WHERE DOES MONEY COME FROM?
It sounds like the kind of question a primary school child would ask, almost too simple to be of any importance: “The government creates it, probably the central bank, quantitative easing, isn’t it called?”
Money, as ubiquitous as water, seeps into just about every part of our lives and yet most of us don’t know the first thing about how it actually works.
If you’re hazy on the details, don’t worry. A recent poll found that 85% of British politicians were factually wrong when asked where money comes from.
The simple truth is that nearly all the money in the economy is created in the form of bank deposits when private banks make loans. That’s right. When you go to a private bank to take out a loan to buy a house, say, the bank will review your application and, with a few strokes of a keyboard, create money out of nothing, deposit it in your account and charge you interest for doing so. Sounds impossible? Well don’t take it from me, take it from the central bankers themselves:
“Whenever a bank makes a loan, it simultaneously creates a matching deposit in the borrower’s bank account, thereby creating new money.” - Bank of England Bulletin 2014
Let’s say a bank creates £100,000 out of thin air and deposits it in your bank account. That money comes with a corresponding debt PLUS interest: you now owe the bank £100,000 PLUS interest. But the money to cover the interest was never created.
Because 97% of our money is created this way, there is never enough money to cover the interest on these debts. And so although the natural world is abundant, the money we use to exchange this abundance is always in short supply. This is known as artificial scarcity – it casts a mood of desperation, competition and greed onto all economic interactions, as money becomes an end rather than a means of exchange.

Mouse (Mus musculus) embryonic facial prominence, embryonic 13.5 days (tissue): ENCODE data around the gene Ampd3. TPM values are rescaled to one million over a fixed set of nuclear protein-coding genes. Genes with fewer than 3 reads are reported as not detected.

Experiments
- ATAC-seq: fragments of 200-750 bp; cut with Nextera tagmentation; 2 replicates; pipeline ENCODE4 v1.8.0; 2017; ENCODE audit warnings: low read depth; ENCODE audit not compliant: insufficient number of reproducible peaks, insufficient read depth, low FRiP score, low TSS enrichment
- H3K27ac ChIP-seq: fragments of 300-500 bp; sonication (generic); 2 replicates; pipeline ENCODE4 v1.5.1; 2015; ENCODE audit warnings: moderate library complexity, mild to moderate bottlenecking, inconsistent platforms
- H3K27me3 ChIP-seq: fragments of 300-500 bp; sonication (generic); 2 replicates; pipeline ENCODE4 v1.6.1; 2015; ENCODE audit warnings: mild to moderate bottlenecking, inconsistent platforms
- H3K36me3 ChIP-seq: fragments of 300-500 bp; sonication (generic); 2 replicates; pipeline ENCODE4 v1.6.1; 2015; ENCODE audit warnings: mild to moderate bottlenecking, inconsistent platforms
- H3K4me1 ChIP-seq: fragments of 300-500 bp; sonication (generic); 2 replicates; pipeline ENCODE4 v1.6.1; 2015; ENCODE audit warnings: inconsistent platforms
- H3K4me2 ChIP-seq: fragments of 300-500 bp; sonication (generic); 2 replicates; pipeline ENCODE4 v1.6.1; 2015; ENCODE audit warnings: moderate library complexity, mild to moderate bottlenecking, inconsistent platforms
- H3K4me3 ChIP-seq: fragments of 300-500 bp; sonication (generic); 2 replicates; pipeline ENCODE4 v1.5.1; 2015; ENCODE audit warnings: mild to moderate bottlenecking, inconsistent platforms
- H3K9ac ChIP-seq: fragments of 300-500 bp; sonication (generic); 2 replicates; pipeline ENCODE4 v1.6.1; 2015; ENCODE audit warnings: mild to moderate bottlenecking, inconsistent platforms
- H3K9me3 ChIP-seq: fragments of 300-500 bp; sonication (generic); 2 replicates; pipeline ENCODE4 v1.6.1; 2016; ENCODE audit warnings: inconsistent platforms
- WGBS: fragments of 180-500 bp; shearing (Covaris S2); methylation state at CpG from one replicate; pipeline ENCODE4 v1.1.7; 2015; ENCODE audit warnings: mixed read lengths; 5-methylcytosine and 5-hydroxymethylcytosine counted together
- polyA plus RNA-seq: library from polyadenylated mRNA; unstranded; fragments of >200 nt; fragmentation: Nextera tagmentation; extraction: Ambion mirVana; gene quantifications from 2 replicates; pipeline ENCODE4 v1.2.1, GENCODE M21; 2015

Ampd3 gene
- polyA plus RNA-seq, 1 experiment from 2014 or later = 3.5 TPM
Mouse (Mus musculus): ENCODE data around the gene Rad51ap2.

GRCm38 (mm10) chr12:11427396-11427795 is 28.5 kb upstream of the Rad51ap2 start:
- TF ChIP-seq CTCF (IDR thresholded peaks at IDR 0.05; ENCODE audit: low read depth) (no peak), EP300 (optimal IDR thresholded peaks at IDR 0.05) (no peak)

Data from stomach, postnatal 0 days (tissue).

No-one alive today has ever lived under any other system, and so we naturally mistake these characteristics for fundamental parts of human nature rather than evolved responses to a context that we ourselves have created. It’s not that humans are all selfish, it’s that we have created a money system which necessitates selfishness.
And because of compound interest, the debt keeps getting bigger; there is now three times more debt in the world than money. Although individually we might pay off our debts, collectively we are in debt to the banks forever, paying interest forever.
This has disastrous economic and social consequences: spiralling house prices, rising inequality, and endless boom and bust cycles. The environmental consequences are even worse.
Because it means the entire global economy is running on a treadmill. The only way to keep up with rising debt is for banks to lend more money into existence, and in order to justify these loans the economy has to grow and grow.
I’m sure you’ve heard the line of thinking that we need to stop obsessing about GDP and economic growth. But try telling a man who is struggling to pay his mortgage that he needs to calm down and work less.
A debt and interest based monetary system places the entire global economy in that man’s position. Taking our foot off the accelerator means that we won’t be able to keep up with interest rates. That means defaults, foreclosures, bankruptcies, unemployment, and as history shows us, eventually crime, extremism and even war.